BMW will not build cars at its Mini plant immediately after the UK leaves the EU next year, to carry out annual maintenance.
The car giant said essential updating will start on April 1 at the site in Cowley, near Oxford, and last several weeks.
A statement said: ‘Planned annual maintenance periods at BMW Group production sites allow essential updating and equipment replacement to be completed over several weeks, while there is no production taking place.
‘As a responsible organisation, we have scheduled next year’s annual maintenance period at Mini Plant Oxford to start on 1 April, when the UK exits the EU, to minimise the risk of any possible short-term parts supply disruption in the event of a no-deal Brexit.
‘While we believe this worst-case scenario is an unlikely outcome, we have to plan for it.
‘We remain committed to our operations in Britain, which is the only country in the world where we manufacture for all three of our automotive brands.’
BMW’s announcement follows warnings from the motor industry and trade unions about the impact of a no-deal Brexit.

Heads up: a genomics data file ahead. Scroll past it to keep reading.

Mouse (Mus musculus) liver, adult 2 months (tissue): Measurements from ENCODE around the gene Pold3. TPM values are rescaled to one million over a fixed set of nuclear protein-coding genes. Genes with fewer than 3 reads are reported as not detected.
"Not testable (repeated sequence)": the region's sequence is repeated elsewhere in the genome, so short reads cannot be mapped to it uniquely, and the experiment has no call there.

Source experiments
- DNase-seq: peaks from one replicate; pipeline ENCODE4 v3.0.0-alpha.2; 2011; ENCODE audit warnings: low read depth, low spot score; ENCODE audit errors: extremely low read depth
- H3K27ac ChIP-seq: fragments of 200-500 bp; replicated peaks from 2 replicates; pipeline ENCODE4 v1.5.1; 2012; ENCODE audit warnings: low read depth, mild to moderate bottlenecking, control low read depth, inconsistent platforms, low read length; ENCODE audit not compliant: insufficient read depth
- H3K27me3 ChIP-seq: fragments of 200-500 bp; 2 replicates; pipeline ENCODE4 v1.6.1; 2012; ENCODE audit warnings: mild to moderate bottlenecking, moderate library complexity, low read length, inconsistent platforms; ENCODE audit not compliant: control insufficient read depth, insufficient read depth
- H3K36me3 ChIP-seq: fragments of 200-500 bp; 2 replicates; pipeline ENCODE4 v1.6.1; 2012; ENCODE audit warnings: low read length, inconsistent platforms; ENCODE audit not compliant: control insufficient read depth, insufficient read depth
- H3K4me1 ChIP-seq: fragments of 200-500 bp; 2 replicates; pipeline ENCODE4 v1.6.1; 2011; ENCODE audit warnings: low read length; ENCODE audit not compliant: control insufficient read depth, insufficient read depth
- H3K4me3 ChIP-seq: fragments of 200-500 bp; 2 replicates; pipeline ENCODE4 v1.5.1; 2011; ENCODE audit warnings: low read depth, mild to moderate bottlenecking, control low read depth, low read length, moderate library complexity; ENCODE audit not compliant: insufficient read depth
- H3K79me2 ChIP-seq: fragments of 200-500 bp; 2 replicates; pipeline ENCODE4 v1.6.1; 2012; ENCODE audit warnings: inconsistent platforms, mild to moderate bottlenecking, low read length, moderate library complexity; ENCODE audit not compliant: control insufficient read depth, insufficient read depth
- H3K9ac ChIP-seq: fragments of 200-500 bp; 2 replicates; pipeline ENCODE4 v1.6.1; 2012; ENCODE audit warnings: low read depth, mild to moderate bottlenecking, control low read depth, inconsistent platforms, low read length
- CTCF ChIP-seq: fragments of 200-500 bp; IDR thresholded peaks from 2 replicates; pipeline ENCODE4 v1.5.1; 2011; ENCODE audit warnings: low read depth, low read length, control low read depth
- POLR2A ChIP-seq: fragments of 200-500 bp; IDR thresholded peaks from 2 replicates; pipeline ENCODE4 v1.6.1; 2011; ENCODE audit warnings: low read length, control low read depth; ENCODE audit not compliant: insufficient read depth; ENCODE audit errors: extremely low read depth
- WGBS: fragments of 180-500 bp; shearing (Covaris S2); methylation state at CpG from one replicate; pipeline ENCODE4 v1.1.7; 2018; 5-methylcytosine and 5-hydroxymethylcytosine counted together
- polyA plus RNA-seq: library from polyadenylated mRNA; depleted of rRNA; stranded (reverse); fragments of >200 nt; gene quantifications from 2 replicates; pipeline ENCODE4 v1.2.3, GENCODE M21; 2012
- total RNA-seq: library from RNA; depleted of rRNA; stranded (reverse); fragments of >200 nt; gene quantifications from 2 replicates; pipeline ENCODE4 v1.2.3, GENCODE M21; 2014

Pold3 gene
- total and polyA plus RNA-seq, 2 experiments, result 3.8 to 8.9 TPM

Jaguar Land Rover announced yesterday that workers at its Castle Bromwich plant were to go on a three-day week. A spokesman said: ‘In light of the continuing headwinds impacting the car industry, we are making some temporary adjustments to our production schedules at Castle Bromwich.’
Meanwhile, Honda said today that a no-deal Brexit would cost it tens of millions of pounds.
Unite assistant general secretary Tony Burke blamed ‘chaotic management’ of Brexit negotiations by the government for creating uncertainty across the UK’s automotive industry and the manufacturing sector generally.
MORE: JLR cuts car production